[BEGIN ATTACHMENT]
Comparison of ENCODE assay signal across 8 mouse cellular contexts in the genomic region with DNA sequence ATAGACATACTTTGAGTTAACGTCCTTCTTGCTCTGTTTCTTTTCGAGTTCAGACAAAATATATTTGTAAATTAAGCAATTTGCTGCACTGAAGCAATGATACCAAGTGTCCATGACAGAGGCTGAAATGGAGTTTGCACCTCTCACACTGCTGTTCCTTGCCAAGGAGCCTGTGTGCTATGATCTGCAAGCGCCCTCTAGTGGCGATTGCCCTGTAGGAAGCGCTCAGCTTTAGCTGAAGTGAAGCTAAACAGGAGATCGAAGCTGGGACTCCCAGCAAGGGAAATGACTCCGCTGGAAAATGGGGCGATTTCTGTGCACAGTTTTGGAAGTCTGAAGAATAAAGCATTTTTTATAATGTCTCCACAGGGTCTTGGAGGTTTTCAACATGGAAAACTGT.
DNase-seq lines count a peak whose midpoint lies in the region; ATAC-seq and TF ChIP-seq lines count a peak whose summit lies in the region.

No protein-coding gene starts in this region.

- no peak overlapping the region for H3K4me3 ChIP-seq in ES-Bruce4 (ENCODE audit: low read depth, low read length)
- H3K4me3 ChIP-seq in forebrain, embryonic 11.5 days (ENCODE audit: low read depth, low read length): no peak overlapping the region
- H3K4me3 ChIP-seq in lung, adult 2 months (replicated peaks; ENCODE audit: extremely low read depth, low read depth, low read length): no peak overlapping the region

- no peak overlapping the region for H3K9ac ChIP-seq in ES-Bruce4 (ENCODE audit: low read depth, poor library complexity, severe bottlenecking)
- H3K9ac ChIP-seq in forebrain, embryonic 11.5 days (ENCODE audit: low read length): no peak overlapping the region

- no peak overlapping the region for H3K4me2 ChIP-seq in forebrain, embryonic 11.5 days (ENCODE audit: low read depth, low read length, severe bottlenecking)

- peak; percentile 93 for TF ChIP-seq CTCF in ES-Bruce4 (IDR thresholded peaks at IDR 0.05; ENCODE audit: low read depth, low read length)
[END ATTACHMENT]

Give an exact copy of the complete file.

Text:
Comparison of ENCODE assay signal across 8 mouse cellular contexts in the genomic region with DNA sequence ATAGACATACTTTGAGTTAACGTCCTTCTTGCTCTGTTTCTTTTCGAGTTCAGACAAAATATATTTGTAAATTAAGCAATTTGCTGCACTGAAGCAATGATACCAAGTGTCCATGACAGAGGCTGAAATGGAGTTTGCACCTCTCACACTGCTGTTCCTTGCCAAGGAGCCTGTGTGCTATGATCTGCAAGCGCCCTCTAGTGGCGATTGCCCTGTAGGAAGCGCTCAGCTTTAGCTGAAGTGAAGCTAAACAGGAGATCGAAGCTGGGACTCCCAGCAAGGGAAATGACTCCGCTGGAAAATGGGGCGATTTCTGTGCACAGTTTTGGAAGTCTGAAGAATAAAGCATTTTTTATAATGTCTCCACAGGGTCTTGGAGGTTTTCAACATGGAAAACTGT.
DNase-seq lines count a peak whose midpoint lies in the region; ATAC-seq and TF ChIP-seq lines count a peak whose summit lies in the region.

No protein-coding gene starts in this region.

- no peak overlapping the region for H3K4me3 ChIP-seq in ES-Bruce4 (ENCODE audit: low read depth, low read length)
- H3K4me3 ChIP-seq in forebrain, embryonic 11.5 days (ENCODE audit: low read depth, low read length): no peak overlapping the region
- H3K4me3 ChIP-seq in lung, adult 2 months (replicated peaks; ENCODE audit: extremely low read depth, low read depth, low read length): no peak overlapping the region

- no peak overlapping the region for H3K9ac ChIP-seq in ES-Bruce4 (ENCODE audit: low read depth, poor library complexity, severe bottlenecking)
- H3K9ac ChIP-seq in forebrain, embryonic 11.5 days (ENCODE audit: low read length): no peak overlapping the region

- no peak overlapping the region for H3K4me2 ChIP-seq in forebrain, embryonic 11.5 days (ENCODE audit: low read depth, low read length, severe bottlenecking)

- peak; percentile 93 for TF ChIP-seq CTCF in ES-Bruce4 (IDR thresholded peaks at IDR 0.05; ENCODE audit: low read depth, low read length)